Introduction: Bandsaw Box With Lid

I'm home sick and stuck on the couch, so I thought I would share an easy project I do with my students. I think this is a nice introduction to bandsaw boxes, and a good project that requires only basic tool knowledge and techniques.

I have mixed classes of 7th and 8th grade students. Some have never been in a wood shop while others have taken it for several semesters. New students work on this project, while more advanced students work on bandsaw boxes with drawers or other more complex projects.

Part of my class is having students learn to use SketchUp for their design work. This is an easy project for them to design with SketchUp.

*I really appreciate the class projects stumitch posts. His write ups are well worth reading.

Materials

For me, this is a good project to clean up the shop and use up scrap wood. I pre cut pieces of wood that are 3.5 by 6.5 inches and a variety of thicknesses. I cut up a variety of woods including plywood, hard woods, exotic woods, and old cutting board projects that were never finished. It'a a great opportunity for students to look at a variety of woods side by side to compare texture, grain, color, density etc.

Each student will need 5 pieces of wood.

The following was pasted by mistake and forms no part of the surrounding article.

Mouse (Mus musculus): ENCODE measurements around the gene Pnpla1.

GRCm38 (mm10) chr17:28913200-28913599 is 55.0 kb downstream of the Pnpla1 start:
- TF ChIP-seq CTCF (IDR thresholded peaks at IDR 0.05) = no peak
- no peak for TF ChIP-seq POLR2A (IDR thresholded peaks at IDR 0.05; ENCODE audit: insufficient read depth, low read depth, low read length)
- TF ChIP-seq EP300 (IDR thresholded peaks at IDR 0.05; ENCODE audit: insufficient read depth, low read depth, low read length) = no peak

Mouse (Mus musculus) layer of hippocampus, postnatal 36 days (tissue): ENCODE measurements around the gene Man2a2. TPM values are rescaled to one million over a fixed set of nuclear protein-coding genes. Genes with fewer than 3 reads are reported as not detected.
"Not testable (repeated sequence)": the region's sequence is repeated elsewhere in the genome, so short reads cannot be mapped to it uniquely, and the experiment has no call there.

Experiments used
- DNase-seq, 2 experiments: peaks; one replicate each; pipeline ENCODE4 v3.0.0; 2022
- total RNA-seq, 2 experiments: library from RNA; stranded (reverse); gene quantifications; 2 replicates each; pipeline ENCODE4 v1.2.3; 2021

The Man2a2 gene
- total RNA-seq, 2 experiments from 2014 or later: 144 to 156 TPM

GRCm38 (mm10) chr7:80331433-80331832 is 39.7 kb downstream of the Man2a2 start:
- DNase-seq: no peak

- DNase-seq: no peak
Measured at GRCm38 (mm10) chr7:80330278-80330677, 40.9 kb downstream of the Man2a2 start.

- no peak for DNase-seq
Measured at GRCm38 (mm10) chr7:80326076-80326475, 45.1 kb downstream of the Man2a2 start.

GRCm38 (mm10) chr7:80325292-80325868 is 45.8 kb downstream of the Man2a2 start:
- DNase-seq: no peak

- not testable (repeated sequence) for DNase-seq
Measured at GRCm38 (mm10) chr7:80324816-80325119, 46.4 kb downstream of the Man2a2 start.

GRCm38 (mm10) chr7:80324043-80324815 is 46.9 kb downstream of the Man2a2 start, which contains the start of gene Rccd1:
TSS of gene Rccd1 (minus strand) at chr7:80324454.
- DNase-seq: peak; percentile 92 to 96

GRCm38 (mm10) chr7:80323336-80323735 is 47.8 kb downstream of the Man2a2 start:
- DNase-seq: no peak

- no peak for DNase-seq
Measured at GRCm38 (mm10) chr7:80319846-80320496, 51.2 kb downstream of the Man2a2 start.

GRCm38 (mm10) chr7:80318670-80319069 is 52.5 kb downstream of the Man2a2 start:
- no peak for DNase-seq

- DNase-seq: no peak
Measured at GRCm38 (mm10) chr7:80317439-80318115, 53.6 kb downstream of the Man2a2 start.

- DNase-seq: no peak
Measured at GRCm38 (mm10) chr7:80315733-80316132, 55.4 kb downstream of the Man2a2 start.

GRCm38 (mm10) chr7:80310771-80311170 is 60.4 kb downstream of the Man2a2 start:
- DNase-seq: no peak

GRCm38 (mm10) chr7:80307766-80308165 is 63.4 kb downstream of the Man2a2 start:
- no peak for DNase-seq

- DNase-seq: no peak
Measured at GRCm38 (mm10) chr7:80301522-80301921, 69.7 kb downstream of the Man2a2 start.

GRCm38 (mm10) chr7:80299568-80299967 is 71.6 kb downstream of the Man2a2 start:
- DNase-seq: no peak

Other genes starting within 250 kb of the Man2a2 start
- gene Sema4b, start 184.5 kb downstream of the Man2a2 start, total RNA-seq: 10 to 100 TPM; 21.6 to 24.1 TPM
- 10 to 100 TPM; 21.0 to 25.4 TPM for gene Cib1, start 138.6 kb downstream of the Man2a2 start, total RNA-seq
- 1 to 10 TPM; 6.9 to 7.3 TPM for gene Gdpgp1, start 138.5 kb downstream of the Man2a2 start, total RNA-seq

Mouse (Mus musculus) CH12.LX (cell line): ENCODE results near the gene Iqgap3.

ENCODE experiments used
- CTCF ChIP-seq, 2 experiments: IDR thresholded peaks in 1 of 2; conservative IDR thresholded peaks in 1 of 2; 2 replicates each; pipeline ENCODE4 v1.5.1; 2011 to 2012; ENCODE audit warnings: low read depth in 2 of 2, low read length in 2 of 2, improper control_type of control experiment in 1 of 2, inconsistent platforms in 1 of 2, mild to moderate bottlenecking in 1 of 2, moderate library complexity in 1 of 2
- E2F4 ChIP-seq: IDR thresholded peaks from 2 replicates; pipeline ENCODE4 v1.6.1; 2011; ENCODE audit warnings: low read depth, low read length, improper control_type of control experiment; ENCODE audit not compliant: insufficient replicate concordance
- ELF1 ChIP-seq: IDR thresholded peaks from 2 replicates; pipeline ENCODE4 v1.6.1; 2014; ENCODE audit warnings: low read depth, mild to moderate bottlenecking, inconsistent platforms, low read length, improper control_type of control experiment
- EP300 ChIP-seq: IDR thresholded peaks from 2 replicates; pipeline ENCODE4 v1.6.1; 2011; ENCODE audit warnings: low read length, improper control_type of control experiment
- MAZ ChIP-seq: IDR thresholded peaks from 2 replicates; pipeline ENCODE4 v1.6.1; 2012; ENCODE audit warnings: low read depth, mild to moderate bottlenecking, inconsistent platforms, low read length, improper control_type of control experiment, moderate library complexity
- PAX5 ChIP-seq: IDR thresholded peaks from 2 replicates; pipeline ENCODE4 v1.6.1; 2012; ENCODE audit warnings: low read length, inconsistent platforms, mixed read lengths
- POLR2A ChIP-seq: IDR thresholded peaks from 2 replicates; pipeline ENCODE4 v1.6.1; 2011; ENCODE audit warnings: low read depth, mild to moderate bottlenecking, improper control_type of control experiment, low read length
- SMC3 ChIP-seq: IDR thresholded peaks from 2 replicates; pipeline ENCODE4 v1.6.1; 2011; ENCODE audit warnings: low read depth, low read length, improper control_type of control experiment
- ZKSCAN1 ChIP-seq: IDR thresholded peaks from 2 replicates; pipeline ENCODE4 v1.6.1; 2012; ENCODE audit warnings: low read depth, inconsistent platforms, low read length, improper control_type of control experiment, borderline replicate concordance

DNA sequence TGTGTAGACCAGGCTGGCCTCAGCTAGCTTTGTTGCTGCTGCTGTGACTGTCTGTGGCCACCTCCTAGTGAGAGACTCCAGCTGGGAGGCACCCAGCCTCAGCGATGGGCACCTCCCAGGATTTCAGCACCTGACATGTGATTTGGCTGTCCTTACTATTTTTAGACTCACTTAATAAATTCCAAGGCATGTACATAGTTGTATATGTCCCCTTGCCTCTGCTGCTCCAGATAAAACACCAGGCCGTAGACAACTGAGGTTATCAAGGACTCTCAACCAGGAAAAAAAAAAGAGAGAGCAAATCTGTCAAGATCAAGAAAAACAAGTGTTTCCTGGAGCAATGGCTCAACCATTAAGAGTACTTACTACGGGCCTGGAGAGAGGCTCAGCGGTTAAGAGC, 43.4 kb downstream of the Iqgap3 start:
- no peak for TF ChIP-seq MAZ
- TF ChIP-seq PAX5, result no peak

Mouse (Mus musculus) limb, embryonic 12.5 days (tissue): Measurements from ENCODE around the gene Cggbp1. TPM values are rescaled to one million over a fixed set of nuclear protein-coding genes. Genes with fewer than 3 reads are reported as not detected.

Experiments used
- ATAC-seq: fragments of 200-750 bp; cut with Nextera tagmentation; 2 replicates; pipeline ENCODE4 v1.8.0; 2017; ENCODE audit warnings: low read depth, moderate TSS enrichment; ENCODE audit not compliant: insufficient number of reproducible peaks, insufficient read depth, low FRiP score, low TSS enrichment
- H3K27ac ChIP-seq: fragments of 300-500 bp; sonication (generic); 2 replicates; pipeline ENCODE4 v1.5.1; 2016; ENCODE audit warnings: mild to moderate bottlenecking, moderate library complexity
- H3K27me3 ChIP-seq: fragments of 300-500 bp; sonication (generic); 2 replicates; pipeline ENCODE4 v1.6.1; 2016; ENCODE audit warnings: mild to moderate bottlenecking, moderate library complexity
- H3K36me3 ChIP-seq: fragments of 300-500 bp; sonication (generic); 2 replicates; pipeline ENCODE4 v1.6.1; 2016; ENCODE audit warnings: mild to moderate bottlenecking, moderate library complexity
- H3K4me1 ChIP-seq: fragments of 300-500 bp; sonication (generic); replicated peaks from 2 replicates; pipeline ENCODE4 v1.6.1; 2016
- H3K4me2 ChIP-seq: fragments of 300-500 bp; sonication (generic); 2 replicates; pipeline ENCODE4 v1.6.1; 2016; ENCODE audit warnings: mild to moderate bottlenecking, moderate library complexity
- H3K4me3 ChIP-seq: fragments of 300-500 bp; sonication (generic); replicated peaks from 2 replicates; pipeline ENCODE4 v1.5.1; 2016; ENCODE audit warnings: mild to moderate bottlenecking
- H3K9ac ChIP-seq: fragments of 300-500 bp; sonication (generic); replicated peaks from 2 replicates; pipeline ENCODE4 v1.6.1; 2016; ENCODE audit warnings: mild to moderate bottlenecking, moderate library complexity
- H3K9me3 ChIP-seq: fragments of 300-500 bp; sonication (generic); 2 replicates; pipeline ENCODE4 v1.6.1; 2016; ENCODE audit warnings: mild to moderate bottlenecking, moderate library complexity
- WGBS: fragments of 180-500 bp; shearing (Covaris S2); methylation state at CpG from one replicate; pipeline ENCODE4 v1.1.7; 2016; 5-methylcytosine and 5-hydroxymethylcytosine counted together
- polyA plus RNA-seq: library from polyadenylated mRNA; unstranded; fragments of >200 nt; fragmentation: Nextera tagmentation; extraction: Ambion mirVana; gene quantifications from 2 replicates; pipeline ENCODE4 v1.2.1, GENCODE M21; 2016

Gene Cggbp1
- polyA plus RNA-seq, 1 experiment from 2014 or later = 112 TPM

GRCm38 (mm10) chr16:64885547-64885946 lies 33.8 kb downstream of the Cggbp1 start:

Step 1: Middle Pieces 3 Pieces

Day 1

The first step is for students to glue up the middle three pieces (pieces 2, 3, 4). If left on their own, students will either not clamp up their pieces or they will be clamped on the edges, rather than on the faces. When advising students on the best way to clamp their pieces, I ask them how they would pick up a large sandwich or burger. This image seems to help.

Surprisingly, glueing up three pieces of wood can take an entire 45 minute class period.

Day 2

Next, draw out the outline of the walls of the box and the lid. Note that the lid has tapered ends so that it won't fall into the box.

Drill holes in each of the four corners. The diameter of this hole should accommodate whatever width bandsaw blade you are using. When I made this box, I did not do this step (as you can see in the pictures). I prefer students not back out of cuts on the band saw though, so I have them drill holes.

Cut the lid off. Keep track of this! It's amazing how many students will throw this out with their other scraps.

Cut the inside of the box out. With the holes, students can cut this out as one piece, rather than two as shown in the picture.

Step 2: Sides and Finish

Day 3

Glue the sides (pieces 1 and 5) to the middle three pieces. Do this with care and precision. This time, the glue up will not take as long as the first day. We usually use the remaining period to talk about how they will need to sand their boxes, and their finishing options.

Day 4

Sand. Sand. Sand.

Day 5

Students either choose to use an oil finish, or a water based clear coat (low VOC).

Even though this project should take about 5 days, inevitably, this ends up becoming about a two week project when you have a class of 25 7th and 8th graders...

Let me know if you have questions, and post up projects you have done with kids!

Comments

author
hoangtrong001cho (author)2016-01-15

Nice

author
TheCoffeeDude (author)2015-12-22

Great way to up cycle scraps! Love it!

author
Kreat0r (author)2015-12-14

very creative!

author
isaylor (author)2015-12-14

Those are really cool! I'll have to make some for gifts.

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Bio: Teacher. Climber. Craftsman.
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